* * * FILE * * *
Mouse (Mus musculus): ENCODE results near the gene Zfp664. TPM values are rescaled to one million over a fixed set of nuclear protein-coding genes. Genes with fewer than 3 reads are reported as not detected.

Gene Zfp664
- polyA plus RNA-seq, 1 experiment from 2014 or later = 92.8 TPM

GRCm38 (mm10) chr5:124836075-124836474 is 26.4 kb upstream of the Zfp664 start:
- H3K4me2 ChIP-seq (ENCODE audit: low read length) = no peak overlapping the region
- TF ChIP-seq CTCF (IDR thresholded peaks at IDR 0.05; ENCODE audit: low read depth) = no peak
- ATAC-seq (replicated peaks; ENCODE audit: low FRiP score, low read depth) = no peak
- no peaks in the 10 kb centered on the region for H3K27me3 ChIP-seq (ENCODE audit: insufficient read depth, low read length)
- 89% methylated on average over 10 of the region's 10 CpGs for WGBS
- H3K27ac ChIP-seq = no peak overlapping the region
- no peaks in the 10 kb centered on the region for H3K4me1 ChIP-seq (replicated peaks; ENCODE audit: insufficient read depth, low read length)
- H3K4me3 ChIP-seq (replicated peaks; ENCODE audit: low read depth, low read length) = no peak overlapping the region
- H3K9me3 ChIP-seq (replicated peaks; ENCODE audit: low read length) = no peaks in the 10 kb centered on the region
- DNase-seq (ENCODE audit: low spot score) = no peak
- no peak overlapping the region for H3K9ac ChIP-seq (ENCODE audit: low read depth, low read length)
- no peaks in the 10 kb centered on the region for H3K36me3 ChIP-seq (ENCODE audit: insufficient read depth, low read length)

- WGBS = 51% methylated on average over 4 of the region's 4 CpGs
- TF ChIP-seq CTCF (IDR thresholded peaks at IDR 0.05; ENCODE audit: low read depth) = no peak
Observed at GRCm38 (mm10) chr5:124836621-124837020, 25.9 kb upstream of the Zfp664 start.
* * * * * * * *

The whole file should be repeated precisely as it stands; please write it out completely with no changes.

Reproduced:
Mouse (Mus musculus): ENCODE results near the gene Zfp664. TPM values are rescaled to one million over a fixed set of nuclear protein-coding genes. Genes with fewer than 3 reads are reported as not detected.

Gene Zfp664
- polyA plus RNA-seq, 1 experiment from 2014 or later = 92.8 TPM

GRCm38 (mm10) chr5:124836075-124836474 is 26.4 kb upstream of the Zfp664 start:
- H3K4me2 ChIP-seq (ENCODE audit: low read length) = no peak overlapping the region
- TF ChIP-seq CTCF (IDR thresholded peaks at IDR 0.05; ENCODE audit: low read depth) = no peak
- ATAC-seq (replicated peaks; ENCODE audit: low FRiP score, low read depth) = no peak
- no peaks in the 10 kb centered on the region for H3K27me3 ChIP-seq (ENCODE audit: insufficient read depth, low read length)
- 89% methylated on average over 10 of the region's 10 CpGs for WGBS
- H3K27ac ChIP-seq = no peak overlapping the region
- no peaks in the 10 kb centered on the region for H3K4me1 ChIP-seq (replicated peaks; ENCODE audit: insufficient read depth, low read length)
- H3K4me3 ChIP-seq (replicated peaks; ENCODE audit: low read depth, low read length) = no peak overlapping the region
- H3K9me3 ChIP-seq (replicated peaks; ENCODE audit: low read length) = no peaks in the 10 kb centered on the region
- DNase-seq (ENCODE audit: low spot score) = no peak
- no peak overlapping the region for H3K9ac ChIP-seq (ENCODE audit: low read depth, low read length)
- no peaks in the 10 kb centered on the region for H3K36me3 ChIP-seq (ENCODE audit: insufficient read depth, low read length)

- WGBS = 51% methylated on average over 4 of the region's 4 CpGs
- TF ChIP-seq CTCF (IDR thresholded peaks at IDR 0.05; ENCODE audit: low read depth) = no peak
Observed at GRCm38 (mm10) chr5:124836621-124837020, 25.9 kb upstream of the Zfp664 start.